1. re: Chemicalkinetics

                That, I could almost excuse. But she wasn't. She was simply trying to get another round. In the most embarrassing way possible, short of flashing someone.

                1. re: small h

                  At least you could laugh about the flashing later!

                  1. re: small h

                    There is nothing embarrassing about flashing. Nothing.

                    1. re: Chemicalkinetics

                      True that, Ck. May get attention at the time, but Oh Jeez even if the flasher isn't embarrassed later on, it's enough to keep you from seeking a public office if you were at that table. Hopefully, anyway.

                  2. re: Chemicalkinetics

                    I would have thought she was ordering a chocolate beverage..

                  3. re: small h

                    in a strange way, I want to party with your friend.
                    no better way to get yourself another round.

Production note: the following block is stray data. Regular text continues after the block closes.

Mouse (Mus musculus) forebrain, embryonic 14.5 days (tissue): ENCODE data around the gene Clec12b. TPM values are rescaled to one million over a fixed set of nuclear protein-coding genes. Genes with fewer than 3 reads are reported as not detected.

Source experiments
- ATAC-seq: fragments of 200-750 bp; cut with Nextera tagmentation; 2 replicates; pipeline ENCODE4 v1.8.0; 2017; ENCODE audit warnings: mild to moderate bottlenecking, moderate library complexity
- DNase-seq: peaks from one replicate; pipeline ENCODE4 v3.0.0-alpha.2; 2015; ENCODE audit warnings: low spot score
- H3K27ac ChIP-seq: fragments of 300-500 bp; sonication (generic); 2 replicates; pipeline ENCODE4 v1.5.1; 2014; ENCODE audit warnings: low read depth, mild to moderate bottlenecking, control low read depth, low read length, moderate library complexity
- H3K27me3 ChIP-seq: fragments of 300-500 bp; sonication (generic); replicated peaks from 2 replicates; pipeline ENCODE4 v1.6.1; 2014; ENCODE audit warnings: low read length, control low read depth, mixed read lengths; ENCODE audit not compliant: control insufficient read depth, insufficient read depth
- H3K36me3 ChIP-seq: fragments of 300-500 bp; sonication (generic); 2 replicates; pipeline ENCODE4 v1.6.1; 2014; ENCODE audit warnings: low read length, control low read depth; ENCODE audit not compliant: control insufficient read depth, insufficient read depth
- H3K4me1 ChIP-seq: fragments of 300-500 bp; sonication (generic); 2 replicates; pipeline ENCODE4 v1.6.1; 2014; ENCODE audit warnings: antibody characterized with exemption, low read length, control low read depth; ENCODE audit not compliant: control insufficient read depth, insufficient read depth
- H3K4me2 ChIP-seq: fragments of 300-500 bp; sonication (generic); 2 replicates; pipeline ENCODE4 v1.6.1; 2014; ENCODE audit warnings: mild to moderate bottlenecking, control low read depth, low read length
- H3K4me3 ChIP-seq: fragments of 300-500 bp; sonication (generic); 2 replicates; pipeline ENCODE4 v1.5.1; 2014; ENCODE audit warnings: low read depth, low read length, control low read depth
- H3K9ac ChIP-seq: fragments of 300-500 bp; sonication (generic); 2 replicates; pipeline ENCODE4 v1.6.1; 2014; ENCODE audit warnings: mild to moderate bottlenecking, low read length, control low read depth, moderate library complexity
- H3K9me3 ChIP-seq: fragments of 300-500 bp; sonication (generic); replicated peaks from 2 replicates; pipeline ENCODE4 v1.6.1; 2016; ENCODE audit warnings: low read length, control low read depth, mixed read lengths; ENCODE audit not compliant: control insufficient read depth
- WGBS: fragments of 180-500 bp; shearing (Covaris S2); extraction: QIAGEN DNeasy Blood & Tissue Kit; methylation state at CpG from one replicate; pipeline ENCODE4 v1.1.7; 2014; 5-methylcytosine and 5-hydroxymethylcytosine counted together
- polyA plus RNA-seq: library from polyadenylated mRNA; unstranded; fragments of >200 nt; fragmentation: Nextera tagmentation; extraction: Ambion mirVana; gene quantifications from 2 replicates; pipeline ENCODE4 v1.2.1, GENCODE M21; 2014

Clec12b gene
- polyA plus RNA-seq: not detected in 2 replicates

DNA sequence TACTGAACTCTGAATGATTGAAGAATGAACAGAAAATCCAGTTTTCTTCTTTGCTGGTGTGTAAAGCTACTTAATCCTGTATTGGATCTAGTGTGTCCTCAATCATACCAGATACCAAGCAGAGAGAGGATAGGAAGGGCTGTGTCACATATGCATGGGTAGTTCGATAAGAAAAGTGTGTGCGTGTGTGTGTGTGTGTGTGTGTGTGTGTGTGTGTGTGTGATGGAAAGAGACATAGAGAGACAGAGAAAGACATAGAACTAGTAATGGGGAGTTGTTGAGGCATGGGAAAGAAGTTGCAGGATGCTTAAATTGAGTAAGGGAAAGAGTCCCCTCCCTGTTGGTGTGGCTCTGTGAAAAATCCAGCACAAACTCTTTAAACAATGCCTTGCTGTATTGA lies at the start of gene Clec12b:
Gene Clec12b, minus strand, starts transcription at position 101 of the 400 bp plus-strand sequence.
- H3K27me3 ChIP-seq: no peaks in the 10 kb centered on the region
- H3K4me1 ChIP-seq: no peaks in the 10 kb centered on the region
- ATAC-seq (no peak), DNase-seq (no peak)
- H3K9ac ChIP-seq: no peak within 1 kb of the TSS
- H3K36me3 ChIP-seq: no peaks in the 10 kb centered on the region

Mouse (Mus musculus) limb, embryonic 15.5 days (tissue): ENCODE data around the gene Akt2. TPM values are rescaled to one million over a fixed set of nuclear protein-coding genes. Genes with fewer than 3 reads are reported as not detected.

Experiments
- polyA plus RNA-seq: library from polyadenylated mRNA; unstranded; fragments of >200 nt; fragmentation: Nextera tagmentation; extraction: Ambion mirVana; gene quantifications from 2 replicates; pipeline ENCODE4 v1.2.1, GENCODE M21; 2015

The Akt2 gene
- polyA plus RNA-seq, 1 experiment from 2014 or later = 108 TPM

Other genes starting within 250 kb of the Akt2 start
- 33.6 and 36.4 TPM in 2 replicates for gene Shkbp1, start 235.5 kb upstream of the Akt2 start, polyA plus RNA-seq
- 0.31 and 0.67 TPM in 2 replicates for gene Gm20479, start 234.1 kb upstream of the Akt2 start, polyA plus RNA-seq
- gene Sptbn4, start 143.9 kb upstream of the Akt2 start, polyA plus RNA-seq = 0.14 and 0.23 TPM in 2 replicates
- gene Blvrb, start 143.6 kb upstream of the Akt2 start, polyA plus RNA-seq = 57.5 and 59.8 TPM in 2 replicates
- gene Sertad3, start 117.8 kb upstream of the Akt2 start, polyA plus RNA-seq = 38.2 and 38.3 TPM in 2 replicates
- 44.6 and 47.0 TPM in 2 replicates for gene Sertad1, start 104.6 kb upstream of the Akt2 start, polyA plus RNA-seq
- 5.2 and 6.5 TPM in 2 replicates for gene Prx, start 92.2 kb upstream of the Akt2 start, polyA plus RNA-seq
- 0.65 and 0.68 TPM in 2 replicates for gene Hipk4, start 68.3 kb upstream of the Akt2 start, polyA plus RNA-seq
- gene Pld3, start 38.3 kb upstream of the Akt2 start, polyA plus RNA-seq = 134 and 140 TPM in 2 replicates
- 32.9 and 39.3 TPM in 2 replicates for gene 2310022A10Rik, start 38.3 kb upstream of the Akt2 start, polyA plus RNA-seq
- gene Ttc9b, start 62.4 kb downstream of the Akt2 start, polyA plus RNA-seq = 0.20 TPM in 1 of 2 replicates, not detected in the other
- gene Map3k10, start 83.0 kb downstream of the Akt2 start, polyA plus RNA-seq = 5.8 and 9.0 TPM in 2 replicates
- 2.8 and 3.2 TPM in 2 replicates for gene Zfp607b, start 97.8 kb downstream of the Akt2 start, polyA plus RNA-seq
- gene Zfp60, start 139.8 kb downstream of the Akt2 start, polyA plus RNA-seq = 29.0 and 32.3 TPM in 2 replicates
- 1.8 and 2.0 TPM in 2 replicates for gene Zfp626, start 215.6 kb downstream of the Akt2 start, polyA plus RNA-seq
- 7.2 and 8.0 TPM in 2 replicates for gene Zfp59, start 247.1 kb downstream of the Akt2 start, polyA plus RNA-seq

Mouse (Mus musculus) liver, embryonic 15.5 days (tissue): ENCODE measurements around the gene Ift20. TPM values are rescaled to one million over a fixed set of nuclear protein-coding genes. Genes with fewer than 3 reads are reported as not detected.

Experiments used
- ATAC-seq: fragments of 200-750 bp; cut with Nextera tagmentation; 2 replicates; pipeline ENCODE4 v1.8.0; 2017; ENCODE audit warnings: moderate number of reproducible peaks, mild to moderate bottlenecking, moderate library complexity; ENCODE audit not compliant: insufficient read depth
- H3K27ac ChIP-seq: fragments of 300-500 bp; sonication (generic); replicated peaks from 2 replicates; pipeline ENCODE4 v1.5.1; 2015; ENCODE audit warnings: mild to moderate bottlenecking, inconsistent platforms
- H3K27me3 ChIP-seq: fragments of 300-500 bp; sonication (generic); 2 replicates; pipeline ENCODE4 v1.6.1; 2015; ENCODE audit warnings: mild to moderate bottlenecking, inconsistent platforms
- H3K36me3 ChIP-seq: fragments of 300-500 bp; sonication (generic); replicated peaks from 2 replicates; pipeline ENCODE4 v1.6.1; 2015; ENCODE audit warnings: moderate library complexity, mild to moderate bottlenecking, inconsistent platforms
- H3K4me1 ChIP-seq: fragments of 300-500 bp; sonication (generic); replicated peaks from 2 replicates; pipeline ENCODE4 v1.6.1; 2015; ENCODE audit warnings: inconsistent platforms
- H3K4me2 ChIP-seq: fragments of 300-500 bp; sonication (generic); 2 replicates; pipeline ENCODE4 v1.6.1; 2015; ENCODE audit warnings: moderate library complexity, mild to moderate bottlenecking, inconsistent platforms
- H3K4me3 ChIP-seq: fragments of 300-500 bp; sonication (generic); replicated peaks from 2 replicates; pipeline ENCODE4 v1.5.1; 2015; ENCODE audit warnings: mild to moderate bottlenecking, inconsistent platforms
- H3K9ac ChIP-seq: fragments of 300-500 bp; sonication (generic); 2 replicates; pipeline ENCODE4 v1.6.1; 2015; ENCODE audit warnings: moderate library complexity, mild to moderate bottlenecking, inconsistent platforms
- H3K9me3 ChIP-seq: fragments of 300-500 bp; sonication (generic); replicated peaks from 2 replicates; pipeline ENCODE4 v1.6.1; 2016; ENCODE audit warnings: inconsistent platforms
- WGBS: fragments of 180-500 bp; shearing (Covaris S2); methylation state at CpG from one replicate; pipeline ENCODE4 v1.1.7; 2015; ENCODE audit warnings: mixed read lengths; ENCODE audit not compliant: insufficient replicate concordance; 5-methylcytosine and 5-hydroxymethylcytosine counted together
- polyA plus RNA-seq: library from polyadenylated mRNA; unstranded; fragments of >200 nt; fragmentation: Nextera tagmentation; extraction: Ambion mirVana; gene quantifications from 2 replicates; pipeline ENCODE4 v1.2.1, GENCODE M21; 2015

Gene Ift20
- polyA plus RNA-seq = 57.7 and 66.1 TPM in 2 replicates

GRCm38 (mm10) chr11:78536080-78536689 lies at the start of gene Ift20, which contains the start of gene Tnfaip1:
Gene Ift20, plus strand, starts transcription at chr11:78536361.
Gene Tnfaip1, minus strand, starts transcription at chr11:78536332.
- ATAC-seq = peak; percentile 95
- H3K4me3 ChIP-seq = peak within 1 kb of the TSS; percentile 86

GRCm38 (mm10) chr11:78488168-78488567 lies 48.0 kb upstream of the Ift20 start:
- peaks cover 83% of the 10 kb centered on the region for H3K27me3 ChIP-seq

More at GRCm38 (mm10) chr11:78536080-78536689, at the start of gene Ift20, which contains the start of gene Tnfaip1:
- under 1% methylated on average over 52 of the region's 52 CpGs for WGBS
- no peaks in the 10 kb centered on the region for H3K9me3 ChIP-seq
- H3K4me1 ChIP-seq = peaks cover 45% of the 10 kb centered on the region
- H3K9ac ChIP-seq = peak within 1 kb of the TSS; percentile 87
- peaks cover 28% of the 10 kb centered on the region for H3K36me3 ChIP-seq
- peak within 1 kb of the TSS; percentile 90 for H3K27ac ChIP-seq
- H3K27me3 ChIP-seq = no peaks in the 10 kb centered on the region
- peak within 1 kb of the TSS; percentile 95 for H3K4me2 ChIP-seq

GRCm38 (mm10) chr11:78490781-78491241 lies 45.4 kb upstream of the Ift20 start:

what a riot this chick she's gotta a lot of stories in her war chest..

                    1. re: Beach Chick

                      I waited tables and managed a place several years ago and we had a bartender who was known the city over for flashing her bar customers. She had worked at the restaurant since it opened and was like a daughter to the owner so she could do no wrong, not to mention she was a laugh riot. New customers, old customers, it didn't matter and oddly she never offended anyone. Folks would ask her for the time and she would respond by grabbing her huge boobs and saying "Do these look like a f'ing watch?!!" That line always generated a roar of laughter led by her. Ha!

                      1. re: lynnlato

                        I think she's cut from the same goofball cloth as small h friend..
                        We need more people like that in the world!
                        Where is this place husband would like to know!

                        1. re: Beach Chick

                          Charlotte NC, Beach Chick, and I agree. :)

                          Chemicalkinetics - LMAO!

                        2. re: lynnlato

                          I don't know. I think it is pretty funny the first couples of time, but I think I would get annoyed when I really want to know the time.

                          1. re: Chemicalkinetics

                            i bartended at a place that was famously cash only (huge sign on the door)-- folks would sometimes come in (paying cash cover charge), order a big round and then wave their little card thingy at me. i'd take the visa, "swipe" it thru my cleavage, cock my head and quip: "DE-clined!!!" and the regulars would laugh.